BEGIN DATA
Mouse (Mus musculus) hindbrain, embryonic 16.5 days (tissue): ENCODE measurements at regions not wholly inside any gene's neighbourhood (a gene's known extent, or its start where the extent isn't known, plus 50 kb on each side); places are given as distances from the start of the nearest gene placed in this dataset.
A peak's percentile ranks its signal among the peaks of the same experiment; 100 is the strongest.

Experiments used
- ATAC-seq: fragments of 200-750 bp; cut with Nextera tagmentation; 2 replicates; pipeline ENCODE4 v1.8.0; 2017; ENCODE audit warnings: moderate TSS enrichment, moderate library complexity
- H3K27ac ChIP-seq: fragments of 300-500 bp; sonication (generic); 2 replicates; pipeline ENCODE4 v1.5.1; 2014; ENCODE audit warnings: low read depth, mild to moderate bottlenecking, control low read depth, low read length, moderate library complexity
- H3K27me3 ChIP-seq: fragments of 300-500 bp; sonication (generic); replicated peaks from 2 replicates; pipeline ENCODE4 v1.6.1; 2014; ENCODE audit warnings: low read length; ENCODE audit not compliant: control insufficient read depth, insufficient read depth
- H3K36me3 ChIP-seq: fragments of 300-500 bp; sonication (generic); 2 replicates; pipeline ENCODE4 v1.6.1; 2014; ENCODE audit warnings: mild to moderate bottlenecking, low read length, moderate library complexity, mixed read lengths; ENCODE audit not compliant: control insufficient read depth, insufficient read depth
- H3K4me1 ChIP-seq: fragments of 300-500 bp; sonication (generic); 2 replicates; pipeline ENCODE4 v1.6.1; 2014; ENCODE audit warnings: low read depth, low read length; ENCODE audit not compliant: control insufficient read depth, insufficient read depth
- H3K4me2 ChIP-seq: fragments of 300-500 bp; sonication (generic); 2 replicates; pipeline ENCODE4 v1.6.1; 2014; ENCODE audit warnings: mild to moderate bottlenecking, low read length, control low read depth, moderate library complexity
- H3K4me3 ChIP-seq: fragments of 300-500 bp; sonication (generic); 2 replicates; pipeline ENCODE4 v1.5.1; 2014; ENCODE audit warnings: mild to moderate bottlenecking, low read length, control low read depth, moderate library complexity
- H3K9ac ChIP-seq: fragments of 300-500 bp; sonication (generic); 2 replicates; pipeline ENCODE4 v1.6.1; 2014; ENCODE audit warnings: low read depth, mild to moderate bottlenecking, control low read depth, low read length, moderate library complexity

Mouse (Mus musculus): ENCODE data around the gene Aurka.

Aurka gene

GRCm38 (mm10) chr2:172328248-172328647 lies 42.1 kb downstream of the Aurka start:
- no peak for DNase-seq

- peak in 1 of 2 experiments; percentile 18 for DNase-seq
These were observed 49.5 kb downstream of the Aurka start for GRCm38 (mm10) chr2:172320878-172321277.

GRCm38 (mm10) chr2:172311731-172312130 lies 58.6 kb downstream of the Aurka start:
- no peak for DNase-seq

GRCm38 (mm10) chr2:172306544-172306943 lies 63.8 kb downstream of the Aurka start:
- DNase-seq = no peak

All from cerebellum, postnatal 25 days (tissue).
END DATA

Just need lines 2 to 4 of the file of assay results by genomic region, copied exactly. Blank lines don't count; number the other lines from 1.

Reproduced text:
A peak's percentile ranks its signal among the peaks of the same experiment; 100 is the strongest.

Experiments used
- ATAC-seq: fragments of 200-750 bp; cut with Nextera tagmentation; 2 replicates; pipeline ENCODE4 v1.8.0; 2017; ENCODE audit warnings: moderate TSS enrichment, moderate library complexity